Fig. 1. (a) Schematic diagram of the cross-sectional structure of the realized MISIM waveguide. (b) SEM image of the cross section of the fabricated MISIM waveguide. Pt was just used for the preparation of the cross section, and it is not related to the MISIM waveguide.

Fig. 2(a) schematically shows the structure of the investigated MISIM waveguide with the two consecutive 90° direct bends on the $xy$-plane at $z = 195\ \hbox{nm}$. Fig. 2(b) shows a surface SEM image of the fabricated MISIM waveguide with the 90° direct bends. The MISIM waveguide is connected to 450-nm-wide Si photonic waveguides through couplers in which $w_{S}$ increases linearly to 450 nm over a distance of 600 nm. The 450-nm-wide Si photonic waveguides are connected to 5-$\mu\hbox{m}$-wide Si photonic waveguides through linear tapering over a distance of 200 $\mu\hbox{m}$. Light from a source is launched into one 5-$\mu\hbox{m}$-wide Si photonic waveguide, and light from the other 5-$\mu\hbox{m}$-wide Si photonic waveguide is detected. The distance between the end of the coupler (position ${\rm P}_{1}$) and the beginning of the 90 ° direct bend (position ${\rm P}_{2}$) is $l_{M1}$. The distance between positions ${\rm P}_{5}$ and ${\rm P}_{6}$ is also $l_{M1}$. The distance between the end of one bend (position ${\rm P}_{3}$) and the beginning of the other (position ${\rm P}_{4}$) is $l_{M2}$. For the fabricated MISIM waveguide with the 90 ° direct bends, $l_{M1} = [(2\ \mu\hbox{m}) - w_{S}/2 - t_{I}]$ and $l_{M2} = [(2.5\ \mu\hbox{m}) - w_{S} - 2t_{I}]$. Consequently, the total length of the MISIM waveguide with the 90° direct bends, which is $2l_{M1} + 2(w_{S} + 2t_{I}) + l_{M2}$, is fixed at 6.5 $\mu\hbox{m}$.

Fig. 2. (a) Schematic diagram of the structure of the MISIM waveguide with the two consecutive 90° direct bends on the $xy$-plane at $z = 195\ \hbox{nm}$. (b) Surface SEM image of the fabricated MISIM waveguide with the 90° direct bends. The inset shows an enlarged image of the 90° direct bend. (c) Schematic diagram of the structure of the MISIM waveguide with one 90 ° direct bend on the $xy$-plane at $z = 195\ \hbox{nm}$.
SECTION III

## MEASUREMENT AND SIMULATION RESULTS

We measured the fiber-to-fiber insertion losses (in dB) of the combinations of the 5- $\mu\hbox{m}$-wide Si photonic waveguides, the 450-nm-wide Si photonic waveguides, and the MISIM waveguide with or without the 90° direct bends. The length of the straight MISIM waveguide without the bends is 6.5 $\mu\hbox{m}$. An excess loss due to the two consecutive bends, denoted by $L_{b2}$, is defined as the subtraction of the insertion loss associated with the straight MISIM waveguide from that associated with the MISIM waveguide with the bends. To measure the fiber-to-fiber insertion losses, we launched light with a wavelength of 1554 nm from a lensed fiber to the facet of one 5-$\mu\hbox{m}$-wide Si photonic waveguide. Before the light was incident on the lensed fiber, its polarization was adjusted to be transverse electric using a polarization controller. The light coming out from the other 5-$\mu\hbox{m}$-wide Si photonic waveguide was coupled to another lensed fiber.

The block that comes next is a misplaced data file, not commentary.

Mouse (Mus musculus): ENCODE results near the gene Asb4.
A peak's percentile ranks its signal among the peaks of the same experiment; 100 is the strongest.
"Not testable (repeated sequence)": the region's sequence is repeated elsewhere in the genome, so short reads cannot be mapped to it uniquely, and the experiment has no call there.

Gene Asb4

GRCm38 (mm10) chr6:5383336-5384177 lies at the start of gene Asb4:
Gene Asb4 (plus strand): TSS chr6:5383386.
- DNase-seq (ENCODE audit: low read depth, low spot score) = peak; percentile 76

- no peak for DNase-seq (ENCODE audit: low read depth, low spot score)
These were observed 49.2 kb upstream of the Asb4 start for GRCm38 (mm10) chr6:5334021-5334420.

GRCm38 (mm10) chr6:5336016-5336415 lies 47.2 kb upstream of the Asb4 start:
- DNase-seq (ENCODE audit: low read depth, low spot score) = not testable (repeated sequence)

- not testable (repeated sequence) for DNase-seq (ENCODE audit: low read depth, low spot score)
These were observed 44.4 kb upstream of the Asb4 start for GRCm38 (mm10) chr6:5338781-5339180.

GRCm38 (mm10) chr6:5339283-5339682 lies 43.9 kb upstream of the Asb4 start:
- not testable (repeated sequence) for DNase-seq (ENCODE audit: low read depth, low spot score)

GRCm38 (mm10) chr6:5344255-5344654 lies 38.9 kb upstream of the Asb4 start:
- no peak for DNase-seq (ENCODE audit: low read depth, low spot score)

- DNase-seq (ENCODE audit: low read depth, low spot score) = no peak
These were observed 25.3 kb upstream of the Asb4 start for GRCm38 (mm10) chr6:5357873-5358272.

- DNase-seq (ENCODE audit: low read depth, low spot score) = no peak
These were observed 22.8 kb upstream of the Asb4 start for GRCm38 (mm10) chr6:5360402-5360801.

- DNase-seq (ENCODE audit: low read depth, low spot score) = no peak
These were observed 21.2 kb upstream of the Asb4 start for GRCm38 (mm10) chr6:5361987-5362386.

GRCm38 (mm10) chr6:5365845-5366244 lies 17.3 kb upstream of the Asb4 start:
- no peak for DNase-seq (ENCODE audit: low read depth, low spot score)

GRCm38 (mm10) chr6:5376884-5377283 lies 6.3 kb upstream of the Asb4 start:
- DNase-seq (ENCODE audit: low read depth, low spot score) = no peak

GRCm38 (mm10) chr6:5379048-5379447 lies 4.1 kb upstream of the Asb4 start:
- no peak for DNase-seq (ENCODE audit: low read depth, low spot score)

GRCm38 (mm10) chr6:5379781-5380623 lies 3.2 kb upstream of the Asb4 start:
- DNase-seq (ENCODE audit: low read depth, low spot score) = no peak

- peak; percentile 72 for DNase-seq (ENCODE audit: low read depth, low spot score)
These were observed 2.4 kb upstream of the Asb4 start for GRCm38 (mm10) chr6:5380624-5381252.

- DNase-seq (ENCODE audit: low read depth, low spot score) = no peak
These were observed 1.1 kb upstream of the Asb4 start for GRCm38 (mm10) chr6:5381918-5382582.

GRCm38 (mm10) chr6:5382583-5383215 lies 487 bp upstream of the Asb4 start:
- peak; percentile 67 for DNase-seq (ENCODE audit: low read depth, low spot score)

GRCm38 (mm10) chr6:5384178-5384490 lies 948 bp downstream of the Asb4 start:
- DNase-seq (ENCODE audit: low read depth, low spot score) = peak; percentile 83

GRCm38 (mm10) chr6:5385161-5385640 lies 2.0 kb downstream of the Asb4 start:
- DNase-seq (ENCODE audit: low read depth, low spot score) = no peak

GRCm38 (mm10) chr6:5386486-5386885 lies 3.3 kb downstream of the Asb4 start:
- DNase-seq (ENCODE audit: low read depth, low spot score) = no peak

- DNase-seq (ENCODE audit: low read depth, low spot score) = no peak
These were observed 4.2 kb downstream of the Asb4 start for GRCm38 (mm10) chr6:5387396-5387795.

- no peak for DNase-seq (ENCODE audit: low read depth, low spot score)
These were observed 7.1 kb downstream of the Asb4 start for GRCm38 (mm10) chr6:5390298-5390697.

The experimental values of $L_{b2}$ are in Fig. 3 along with the calculated values. The error bars represent the standard deviation of the experimental values for the same value of $w_{S}$. For the calculation, we used the 3-D finite-difference time-domain (FDTD) method (FDTD Solutions, Lumerical Inc.). For the dielectric constant of copper, we used the model in FDTD Solutions, which is $-68.2 + i10.1$ at the wavelength of 1554 nm. While reducing mesh sizes, we checked the convergence of the calculation result. The smallest mesh sizes were 3, 3, and 5 nm along the $x$-, $y$-, and $z$-axes, respectively. We calculated the insertion losses (in dB) of the structure between ${\rm P}_{1}$ and ${\rm P}_{6}$ in Fig. 2(a). They were obtained from the ratios of the power of the light at ${\rm P}_{6}$ to the power of the hybrid plasmonic mode, launched at ${\rm P}_{1}$, of the MISIM waveguide. We also calculated the propagation loss $\alpha_{M}$ (in $\hbox{dB}/ \mu\hbox{m}$) of the straight MISIM waveguide. Following the definition of $L_{b2}$, we subtracted $[ \alpha_{M} \times (6.5\ \mu\hbox{m})]$ from the insertion losses to obtain the calculated values of $L_{b2}$. The excess loss of one 90° direct bend may be approximately half of $L_{b2}$, i.e., 5.5, 3.7, and 2.25 dB for $w_{S} \cong 160$, 190, and 220 nm, respectively. As reported previously [17], the uncovered MISIM waveguide with the wide Si line has a smaller propagation loss than the covered MISIM waveguide with the narrow Si line. However, the 90° direct bend of the former causes a larger excess loss than the 90° direct bend of the latter, which causes an excess loss of $\sim\! 0.73 \pm 0.06\ \hbox{dB}$ when $t_{I} = 28\ \hbox{nm}$ and $w_{S} = 64$, 81, 94, or 102 nm [19]. Moreover, the experimental values of $L_{b2}$ are quite smaller than the calculated values. To explain these things and the increase and decrease of $L_{b2}$, we analyze how and why the excess loss of the 90° direct bend changes depending on its structural parameters. This kind of analysis for the MISIM waveguide bends has not yet been done.